by John Major
The term Silk Road denotes a network of trails and trading posts, oases and emporia connecting East Asia to the Mediterranean. Along the way, branch routes led to different destinations from the main route, with one especially important branch leading to northwestern India and thus to other routes throughout the subcontinent. The Silk Road network is generally thought of as stretching from an eastern terminus at the ancient Chinese capital city of Chang’an (now Xi’an) to westward end-points at Byzantium (Constantinople), Antioch, Damascus, and other Middle Easterncities. Beyond these end-points, other trade networks distributed Silk Road goods throughout the Mediterranean world and Europe, and throughout eastern Asia. Thus in thinking about the Silk Road, one must consider the whole of Eurasia as its geographical context. Trade along the Silk Road waxed or waned according to conditions in China, Byzantium, Persia, and other regions and countries along the way. There were always competing or alternative routes, by land and sea, to absorb long distance Eurasian trade when conditions along the Silk Road were unfavorable. For this reason, the geographical context of the Silk Roadmust be thought of in the broadest possible terms, including sea routes linking Japan and Southeast Asia to the continental trade routes.
In dealing with the context of the Silk Road, it is important to remember that the nation-state is a modern invention, and clearly defined and bounded countries did not exist before modern times. Scholars, for example, are reluctant to use the word “China” in talking about pre-Han dynasty times (that is, prior to the 2nd century BCE), because no concept corresponding to a nation called China existed then. Similarly, when we talk about the Silk Road passing through Afghanistan, it is with the understanding that there was in some sense no such place; the land existed, its population existed, but no nation-state called Afghanistan existed before modern times. Throughout history, boundaries shift, peoples move from place to place, countries and kingdoms come into being and vanish, cities change their names. It is hard to avoid using modern geographical names for convenience, but it is necessary at the same time to avoid projecting modern concepts, such as the idea of the nation-state, back into a past where they do not belong.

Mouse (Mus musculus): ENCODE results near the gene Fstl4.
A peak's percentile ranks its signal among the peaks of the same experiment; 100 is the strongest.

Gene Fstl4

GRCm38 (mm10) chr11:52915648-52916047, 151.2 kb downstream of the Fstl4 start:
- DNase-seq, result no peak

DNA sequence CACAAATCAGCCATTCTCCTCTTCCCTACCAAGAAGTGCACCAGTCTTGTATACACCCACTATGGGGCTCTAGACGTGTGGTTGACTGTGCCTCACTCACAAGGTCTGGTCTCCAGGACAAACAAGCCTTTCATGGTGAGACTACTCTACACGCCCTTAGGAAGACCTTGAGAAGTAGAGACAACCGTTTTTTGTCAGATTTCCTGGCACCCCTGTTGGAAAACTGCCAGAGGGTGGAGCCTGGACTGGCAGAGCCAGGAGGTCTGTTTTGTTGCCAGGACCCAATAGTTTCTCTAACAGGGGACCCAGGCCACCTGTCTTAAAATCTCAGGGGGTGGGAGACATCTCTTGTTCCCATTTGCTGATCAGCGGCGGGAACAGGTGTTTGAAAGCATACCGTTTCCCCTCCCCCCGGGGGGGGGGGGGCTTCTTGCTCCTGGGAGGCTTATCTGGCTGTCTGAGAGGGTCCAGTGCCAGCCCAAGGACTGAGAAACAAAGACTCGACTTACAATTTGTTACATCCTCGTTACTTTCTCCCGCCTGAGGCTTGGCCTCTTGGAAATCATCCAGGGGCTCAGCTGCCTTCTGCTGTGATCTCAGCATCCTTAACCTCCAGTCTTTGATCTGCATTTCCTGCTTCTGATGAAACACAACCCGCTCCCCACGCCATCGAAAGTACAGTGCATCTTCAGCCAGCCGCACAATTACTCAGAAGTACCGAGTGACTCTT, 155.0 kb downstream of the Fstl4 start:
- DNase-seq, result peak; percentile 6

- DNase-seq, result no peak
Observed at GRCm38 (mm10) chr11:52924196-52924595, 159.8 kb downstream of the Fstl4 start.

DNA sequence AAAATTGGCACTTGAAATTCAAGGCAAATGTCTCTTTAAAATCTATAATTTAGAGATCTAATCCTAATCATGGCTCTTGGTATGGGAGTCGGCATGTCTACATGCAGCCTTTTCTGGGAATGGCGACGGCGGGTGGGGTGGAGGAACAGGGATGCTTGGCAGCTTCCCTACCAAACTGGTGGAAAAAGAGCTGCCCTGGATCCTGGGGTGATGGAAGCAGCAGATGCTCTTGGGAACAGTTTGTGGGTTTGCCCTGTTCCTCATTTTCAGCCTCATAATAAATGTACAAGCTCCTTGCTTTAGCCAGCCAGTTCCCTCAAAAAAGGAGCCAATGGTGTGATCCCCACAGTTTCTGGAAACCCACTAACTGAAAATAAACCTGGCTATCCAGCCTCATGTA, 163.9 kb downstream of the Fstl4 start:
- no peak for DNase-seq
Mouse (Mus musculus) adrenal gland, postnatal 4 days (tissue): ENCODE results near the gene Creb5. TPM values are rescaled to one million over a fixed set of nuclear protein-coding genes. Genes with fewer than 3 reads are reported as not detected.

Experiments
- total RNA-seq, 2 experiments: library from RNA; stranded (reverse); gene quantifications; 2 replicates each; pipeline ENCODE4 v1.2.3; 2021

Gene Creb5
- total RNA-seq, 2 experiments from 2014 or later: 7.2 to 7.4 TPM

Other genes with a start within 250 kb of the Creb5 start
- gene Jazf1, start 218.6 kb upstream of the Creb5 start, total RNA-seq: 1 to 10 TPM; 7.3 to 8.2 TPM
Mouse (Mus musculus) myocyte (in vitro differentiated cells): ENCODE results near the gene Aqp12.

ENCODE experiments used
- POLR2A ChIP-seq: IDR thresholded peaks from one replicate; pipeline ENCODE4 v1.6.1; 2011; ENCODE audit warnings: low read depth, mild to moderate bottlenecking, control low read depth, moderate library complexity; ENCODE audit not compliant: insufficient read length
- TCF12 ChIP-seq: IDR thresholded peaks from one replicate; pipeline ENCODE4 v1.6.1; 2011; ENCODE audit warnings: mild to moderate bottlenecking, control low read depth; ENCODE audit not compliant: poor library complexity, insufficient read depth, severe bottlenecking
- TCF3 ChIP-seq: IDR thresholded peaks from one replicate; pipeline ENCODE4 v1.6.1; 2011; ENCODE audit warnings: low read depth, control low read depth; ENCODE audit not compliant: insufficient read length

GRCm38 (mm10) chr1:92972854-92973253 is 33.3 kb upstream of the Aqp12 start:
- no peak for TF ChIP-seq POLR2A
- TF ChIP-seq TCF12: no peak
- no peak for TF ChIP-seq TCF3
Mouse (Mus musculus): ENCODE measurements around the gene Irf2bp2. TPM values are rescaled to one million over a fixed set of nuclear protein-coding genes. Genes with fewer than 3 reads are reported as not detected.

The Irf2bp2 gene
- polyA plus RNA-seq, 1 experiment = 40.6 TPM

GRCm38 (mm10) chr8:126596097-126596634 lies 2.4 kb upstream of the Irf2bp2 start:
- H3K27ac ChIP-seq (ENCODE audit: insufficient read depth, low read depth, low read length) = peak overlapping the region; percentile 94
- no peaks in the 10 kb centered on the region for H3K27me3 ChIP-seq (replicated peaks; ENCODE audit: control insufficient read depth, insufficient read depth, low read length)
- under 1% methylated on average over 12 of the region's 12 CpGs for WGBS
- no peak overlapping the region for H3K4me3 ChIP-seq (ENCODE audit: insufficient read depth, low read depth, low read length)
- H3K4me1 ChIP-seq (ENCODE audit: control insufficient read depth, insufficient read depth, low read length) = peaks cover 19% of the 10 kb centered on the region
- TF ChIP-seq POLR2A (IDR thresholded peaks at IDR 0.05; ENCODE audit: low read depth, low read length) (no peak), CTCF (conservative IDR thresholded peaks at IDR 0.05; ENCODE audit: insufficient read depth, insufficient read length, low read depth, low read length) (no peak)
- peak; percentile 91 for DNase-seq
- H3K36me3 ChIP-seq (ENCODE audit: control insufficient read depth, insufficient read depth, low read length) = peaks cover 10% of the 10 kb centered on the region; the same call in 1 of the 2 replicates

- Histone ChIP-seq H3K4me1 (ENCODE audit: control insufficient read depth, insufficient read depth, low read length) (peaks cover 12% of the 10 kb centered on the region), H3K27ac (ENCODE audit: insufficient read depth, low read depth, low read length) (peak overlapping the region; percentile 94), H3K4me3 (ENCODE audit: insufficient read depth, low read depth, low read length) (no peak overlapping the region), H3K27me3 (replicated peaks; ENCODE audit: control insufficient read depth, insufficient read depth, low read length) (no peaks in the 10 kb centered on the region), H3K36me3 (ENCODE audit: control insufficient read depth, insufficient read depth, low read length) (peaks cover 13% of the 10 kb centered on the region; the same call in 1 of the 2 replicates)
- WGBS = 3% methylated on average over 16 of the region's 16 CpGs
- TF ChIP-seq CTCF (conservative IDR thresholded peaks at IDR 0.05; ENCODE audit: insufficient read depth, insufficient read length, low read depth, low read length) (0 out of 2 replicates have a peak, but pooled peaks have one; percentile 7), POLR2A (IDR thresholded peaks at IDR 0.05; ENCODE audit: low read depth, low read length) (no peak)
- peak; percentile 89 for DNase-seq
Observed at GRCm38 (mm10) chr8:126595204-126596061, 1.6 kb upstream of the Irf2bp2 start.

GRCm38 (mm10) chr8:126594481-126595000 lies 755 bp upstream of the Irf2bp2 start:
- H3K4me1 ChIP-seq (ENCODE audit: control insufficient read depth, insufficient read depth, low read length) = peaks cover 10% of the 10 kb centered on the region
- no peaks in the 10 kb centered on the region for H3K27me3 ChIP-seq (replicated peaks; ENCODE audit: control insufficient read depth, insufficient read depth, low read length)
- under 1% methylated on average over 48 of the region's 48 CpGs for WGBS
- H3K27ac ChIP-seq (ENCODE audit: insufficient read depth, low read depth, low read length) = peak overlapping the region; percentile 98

The Concept of Asia
Asia can be fruitfully thought of as the major part of a larger physical territory, the continent of Eurasia. The Eurasian landmass is bounded by the Atlantic, Arctic, Pacific, and Indian Oceans, and the Red and Mediterranean Seas, including islands and archipelagos east and south of the landmass (excluding Oceania).
Asia may also be thought of as a collection of smaller entities, subcontinent- size regions occupying Eurasia’s major eastern part. Over the course of history, most of these regions have interacted through trade, religion, and other factors, while a wide range of cultural differences and formidable geographical boundaries have also separated them. Once Eurasia is seen as a whole, erasing the ancient but artificial and geographically meaningless division of the land mass into “Europe” and “Asia,” it becomes possible to visualize the important geographical and cultural regions into which the continent is subdivided, and the trade routes that linked them together, sometimes over very extensive distances and across formidable physical barriers.